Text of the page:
German and Turkish police arrested 15 people suspected of people smuggling in a joint operation to break up a ring believed to have trafficked more than 1,700 Syrian refugees to Europe.
The suspects were almost all Syrians, and at least two of the five people arrested in Germany were Syrian asylum seekers, senior police officers told reporters in Potsdam, near Berlin, on Wednesday.
"This joint operation to dismantle an international traffickers' ring is the biggest one to date," the president of Germany's Federal Police, Dieter Romann, said.
German Chancellor Angela Merkel is under pressure to slow a surge of migrants after more than 1 million arrived in Germany last year, fleeing war and poverty in Syria and other countries in what is Europe's biggest refugee crisis since World War II.
Traficking operations are thought to account for most of the migrants arriving in Europe across the Mediterranean or Aegean seas, the International Organization for Migration said in December.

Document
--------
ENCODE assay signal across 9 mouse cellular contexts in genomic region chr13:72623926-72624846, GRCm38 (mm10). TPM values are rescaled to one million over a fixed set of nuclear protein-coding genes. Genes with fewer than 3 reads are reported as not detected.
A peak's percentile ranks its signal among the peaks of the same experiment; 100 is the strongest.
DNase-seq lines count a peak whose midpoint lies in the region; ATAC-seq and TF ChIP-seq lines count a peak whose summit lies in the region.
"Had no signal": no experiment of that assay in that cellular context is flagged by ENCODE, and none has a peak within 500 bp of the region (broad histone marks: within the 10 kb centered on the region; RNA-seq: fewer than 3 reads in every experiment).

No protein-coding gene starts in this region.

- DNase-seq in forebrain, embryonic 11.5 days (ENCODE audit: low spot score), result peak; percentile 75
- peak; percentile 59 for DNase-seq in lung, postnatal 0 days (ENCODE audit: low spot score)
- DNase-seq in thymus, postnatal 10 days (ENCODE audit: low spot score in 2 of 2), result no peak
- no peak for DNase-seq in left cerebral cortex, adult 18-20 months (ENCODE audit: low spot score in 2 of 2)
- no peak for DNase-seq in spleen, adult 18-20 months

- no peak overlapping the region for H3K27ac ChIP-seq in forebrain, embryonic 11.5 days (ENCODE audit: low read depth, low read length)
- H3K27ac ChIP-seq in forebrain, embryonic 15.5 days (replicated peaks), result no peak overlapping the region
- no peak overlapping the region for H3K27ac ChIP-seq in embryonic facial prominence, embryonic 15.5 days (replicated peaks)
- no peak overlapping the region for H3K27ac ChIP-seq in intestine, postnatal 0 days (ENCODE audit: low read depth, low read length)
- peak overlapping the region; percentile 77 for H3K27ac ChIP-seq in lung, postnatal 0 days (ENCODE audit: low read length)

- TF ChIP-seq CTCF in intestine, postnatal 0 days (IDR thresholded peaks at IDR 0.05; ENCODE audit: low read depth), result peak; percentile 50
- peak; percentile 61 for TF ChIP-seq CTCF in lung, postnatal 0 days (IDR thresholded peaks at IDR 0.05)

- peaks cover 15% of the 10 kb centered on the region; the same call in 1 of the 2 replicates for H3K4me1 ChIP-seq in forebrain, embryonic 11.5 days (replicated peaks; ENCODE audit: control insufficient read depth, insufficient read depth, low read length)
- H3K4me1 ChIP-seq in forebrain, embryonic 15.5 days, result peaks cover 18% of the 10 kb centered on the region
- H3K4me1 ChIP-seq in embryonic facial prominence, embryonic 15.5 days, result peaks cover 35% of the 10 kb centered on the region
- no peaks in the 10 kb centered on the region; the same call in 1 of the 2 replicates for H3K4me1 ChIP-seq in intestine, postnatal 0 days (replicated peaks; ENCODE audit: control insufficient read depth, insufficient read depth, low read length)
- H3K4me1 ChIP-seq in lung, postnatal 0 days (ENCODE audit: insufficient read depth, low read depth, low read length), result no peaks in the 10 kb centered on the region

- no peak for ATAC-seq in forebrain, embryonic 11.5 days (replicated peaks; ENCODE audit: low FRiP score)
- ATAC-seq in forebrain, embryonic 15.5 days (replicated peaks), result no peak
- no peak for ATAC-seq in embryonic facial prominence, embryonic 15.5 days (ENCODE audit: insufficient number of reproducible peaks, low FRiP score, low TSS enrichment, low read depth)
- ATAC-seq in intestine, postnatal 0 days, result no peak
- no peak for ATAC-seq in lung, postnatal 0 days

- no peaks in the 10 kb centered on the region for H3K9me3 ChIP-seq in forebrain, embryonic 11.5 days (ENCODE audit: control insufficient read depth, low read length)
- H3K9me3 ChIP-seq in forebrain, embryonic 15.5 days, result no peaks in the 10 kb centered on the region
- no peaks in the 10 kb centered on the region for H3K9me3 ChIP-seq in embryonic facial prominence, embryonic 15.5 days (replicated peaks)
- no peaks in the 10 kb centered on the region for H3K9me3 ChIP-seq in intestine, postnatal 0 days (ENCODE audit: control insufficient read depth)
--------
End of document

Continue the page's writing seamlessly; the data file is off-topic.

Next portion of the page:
German police said they had made five arrests on Tuesday after raids in six federal states, while in Turkey simultaneous operations in different regions led to 10 arrests.
The arrests were the result of an investigation launched in December 2014 after three ships, which had been bound for the scrap heap, set sail from the Turkish coast on auto-pilot.
Packed with Syrian refugees, the ships ended up stranded in the Mediterranean, before being rescued by Italian coast guard elements.
The smugglers charged the refugees wanting to make the dangerous sea journey to Europe between $4,500 to $6,000, netting the traffickers about $9.3 million from 1,766 asylum seekers, according to police calculations.
The suspects arrested in Germany face prison terms of up to 10 years if found guilty.